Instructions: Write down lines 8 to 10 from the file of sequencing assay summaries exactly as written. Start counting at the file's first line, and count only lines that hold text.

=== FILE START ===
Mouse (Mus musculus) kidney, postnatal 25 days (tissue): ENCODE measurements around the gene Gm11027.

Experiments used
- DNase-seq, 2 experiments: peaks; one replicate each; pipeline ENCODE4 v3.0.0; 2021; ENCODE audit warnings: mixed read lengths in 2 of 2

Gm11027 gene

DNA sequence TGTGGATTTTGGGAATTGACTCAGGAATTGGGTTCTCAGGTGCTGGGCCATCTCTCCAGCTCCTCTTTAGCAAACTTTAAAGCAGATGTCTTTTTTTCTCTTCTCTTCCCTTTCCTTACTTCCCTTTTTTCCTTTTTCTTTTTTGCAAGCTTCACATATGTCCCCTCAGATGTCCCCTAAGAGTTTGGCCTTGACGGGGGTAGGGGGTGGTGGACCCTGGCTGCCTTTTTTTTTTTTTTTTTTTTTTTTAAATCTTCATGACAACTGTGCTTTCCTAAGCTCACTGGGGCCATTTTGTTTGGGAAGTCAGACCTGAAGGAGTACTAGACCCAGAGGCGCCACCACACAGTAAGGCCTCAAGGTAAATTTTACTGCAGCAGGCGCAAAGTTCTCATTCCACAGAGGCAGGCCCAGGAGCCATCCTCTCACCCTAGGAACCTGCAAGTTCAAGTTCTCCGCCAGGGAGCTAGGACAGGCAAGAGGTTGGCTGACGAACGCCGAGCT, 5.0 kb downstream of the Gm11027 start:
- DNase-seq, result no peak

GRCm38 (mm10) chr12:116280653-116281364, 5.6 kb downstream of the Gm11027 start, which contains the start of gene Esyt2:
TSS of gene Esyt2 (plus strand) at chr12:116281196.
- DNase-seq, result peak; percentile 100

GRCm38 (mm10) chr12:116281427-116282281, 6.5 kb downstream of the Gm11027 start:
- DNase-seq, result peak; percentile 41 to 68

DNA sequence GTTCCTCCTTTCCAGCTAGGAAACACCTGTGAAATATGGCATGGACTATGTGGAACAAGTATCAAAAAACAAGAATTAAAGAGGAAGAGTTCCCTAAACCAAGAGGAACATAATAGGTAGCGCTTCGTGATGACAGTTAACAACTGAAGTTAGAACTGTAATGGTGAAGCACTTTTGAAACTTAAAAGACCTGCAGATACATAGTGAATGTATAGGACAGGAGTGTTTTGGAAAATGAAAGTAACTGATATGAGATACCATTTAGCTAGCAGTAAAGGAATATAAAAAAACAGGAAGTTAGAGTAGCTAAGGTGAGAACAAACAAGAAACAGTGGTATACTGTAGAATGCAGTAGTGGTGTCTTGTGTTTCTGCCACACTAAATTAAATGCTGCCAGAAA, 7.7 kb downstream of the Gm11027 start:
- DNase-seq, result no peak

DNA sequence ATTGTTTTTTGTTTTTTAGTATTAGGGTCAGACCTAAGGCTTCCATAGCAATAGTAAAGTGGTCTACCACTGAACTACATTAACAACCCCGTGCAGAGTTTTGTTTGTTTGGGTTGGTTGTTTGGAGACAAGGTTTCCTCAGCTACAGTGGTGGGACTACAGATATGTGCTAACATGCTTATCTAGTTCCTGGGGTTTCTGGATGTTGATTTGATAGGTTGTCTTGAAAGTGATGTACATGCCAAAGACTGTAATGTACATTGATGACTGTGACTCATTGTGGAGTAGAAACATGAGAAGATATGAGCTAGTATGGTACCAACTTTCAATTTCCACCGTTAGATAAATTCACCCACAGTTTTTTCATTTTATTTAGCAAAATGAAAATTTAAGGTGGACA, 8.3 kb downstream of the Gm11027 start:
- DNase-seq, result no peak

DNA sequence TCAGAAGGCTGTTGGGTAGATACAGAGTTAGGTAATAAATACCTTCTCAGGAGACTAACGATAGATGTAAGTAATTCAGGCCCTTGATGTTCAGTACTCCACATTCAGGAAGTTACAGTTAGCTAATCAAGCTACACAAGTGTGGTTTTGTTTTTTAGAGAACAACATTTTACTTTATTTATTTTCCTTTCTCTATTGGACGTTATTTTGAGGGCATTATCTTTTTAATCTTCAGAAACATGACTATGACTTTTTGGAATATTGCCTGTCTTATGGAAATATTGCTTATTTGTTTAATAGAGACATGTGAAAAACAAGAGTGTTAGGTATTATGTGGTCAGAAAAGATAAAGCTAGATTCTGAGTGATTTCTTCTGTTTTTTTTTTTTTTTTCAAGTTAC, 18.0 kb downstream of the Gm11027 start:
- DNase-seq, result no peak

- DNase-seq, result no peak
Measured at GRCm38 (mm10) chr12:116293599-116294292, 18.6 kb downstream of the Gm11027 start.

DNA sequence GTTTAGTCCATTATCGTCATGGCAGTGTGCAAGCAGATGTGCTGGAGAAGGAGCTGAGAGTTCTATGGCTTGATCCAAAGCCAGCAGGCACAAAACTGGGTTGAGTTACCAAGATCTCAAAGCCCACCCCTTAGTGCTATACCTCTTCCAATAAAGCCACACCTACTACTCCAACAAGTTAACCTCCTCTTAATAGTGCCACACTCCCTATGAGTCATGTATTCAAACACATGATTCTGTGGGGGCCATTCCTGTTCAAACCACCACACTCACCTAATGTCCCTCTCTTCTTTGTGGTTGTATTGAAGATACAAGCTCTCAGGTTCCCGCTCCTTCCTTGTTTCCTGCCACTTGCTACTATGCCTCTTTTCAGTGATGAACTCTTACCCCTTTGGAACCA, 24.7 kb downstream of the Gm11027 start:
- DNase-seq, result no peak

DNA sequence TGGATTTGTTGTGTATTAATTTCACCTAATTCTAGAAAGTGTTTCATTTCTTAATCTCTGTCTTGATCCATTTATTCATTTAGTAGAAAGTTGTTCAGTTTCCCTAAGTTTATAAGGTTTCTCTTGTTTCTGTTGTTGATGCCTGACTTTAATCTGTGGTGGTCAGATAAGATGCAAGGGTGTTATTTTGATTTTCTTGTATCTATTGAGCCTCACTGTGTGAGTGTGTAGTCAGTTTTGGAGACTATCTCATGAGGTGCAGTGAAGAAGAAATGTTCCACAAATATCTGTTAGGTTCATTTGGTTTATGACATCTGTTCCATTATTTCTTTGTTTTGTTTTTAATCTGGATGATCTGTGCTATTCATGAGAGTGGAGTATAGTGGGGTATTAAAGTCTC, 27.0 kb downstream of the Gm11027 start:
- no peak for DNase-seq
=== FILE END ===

TSS of gene Esyt2 (plus strand) at chr12:116281196.
- DNase-seq, result peak; percentile 100

GRCm38 (mm10) chr12:116281427-116282281, 6.5 kb downstream of the Gm11027 start: